yes i know packard bells suck. i have heard all the jokes from my friends.

    and when and IF i am able to work through all this, is it better to piggy back the drives or copy over the files??

    *wishing i was a computer tech or independently wealthy*
     
  2. JayTheHun

    JayTheHun

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    Heh, I've mounted hard drives in those slots, "jimmying" it in and screwing it down with just a screw or two.

    As far as copying the contents over, that likely won't work unless you use "disc imaging" software to do so.

    Regarding your BIOS, most hard drive manufacturers have utilities on their websites called (formerly) "disc overlay" software that fools the BIOS. I would slave that drive, uninstall programs from the former drive, reinstalling them to your new "D:" drive to free up space on your old drive (assuming it's needed), defragging your old drive afterward.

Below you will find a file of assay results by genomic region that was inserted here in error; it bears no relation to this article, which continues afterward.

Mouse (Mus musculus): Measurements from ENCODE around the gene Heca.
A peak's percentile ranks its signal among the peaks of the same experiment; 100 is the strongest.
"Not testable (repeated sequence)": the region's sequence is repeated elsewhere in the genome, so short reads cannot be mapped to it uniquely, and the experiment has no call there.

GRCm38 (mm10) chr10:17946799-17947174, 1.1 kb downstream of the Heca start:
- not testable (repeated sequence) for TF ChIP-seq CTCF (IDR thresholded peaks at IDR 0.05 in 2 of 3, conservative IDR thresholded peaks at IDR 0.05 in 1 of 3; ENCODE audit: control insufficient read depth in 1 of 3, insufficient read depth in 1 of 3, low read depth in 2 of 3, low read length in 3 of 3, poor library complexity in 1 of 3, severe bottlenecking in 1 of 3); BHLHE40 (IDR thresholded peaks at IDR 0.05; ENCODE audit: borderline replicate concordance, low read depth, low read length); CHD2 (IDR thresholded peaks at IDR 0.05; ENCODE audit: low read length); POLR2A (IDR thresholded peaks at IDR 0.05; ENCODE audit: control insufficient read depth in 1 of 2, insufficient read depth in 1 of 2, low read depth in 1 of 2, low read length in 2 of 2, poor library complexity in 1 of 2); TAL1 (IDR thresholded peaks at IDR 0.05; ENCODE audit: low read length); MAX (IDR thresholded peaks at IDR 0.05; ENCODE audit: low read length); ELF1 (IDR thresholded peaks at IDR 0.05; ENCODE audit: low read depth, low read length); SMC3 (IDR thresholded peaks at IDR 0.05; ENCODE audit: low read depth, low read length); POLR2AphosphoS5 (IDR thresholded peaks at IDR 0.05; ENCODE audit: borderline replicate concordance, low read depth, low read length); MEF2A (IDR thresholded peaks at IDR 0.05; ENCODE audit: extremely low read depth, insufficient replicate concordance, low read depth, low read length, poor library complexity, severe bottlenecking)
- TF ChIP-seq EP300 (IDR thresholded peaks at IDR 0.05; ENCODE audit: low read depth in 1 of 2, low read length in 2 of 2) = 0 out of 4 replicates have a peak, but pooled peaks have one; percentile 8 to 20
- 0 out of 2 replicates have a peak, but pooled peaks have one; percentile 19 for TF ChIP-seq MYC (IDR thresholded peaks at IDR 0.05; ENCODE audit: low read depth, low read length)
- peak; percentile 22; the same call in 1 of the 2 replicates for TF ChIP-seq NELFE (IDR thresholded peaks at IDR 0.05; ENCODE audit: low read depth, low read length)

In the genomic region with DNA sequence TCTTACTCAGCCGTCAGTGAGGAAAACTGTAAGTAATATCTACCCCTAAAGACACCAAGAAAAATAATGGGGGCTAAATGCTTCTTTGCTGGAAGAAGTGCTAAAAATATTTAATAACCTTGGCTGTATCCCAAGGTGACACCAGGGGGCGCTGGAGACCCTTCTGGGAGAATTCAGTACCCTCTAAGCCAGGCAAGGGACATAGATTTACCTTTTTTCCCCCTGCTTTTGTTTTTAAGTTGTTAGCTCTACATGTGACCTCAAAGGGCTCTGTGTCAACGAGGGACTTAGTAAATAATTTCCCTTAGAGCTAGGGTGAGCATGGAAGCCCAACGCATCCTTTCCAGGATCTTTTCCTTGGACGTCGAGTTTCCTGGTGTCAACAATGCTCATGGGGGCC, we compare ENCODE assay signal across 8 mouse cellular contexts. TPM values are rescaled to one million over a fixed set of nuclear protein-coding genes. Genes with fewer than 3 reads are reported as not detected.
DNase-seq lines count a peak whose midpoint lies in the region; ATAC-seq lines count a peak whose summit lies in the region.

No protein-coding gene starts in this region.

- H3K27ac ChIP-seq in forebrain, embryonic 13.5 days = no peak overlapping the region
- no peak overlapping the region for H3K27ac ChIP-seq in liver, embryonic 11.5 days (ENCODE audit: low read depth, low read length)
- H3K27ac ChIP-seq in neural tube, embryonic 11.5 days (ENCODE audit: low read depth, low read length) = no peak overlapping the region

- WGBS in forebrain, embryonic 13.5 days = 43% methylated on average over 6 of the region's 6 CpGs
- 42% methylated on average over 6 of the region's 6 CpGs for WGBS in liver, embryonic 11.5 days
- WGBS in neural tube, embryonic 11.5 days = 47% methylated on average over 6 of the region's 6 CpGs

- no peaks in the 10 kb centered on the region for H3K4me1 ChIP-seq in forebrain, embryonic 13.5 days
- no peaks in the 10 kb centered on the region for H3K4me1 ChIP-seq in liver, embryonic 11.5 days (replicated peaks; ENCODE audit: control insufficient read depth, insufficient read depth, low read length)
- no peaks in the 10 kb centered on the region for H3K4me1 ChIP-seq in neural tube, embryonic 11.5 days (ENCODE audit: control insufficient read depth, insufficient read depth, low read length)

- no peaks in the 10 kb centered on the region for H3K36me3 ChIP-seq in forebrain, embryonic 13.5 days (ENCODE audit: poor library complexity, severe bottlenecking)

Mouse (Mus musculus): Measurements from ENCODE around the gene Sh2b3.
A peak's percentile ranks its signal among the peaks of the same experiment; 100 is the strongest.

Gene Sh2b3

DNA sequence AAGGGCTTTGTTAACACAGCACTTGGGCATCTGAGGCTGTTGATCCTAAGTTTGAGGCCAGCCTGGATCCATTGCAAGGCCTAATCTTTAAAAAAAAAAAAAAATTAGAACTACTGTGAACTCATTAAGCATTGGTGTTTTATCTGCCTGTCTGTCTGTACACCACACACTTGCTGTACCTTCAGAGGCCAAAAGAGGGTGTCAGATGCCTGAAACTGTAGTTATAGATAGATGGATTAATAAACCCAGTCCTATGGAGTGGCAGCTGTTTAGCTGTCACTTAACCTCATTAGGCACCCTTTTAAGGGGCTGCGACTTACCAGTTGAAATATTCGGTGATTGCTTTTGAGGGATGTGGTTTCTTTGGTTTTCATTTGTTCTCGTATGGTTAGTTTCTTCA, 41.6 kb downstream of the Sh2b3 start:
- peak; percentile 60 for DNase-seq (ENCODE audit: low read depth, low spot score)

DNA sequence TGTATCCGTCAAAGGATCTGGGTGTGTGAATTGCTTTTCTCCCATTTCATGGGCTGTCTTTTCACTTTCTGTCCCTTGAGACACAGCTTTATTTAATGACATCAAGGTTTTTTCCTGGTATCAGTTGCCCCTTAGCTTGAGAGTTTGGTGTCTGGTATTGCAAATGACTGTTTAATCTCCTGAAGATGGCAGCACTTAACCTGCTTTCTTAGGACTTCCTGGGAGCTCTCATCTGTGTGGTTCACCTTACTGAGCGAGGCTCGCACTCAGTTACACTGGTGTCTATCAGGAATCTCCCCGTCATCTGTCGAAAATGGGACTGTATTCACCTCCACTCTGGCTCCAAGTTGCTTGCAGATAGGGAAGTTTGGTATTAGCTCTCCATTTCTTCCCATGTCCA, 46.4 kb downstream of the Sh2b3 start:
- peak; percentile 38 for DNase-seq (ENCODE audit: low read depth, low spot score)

You may or may not find better support on NEC's website for those PBs, btw. Most likely you won't find anything as PB and NEC both weren't very good about updating their BIOSes to keep up with emerging technologies.
     
  3. roanokesstar

    roanokesstar Thread Starter

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    unfortunately the email i got back from one "packard bell" help site said that my mother board can't handle the drive. i assumed this would be easy, since all the other stuff i installed was a piece of cake. i am in over my head. i will have to break down and pay someone to look at it. i was trying to avoid that.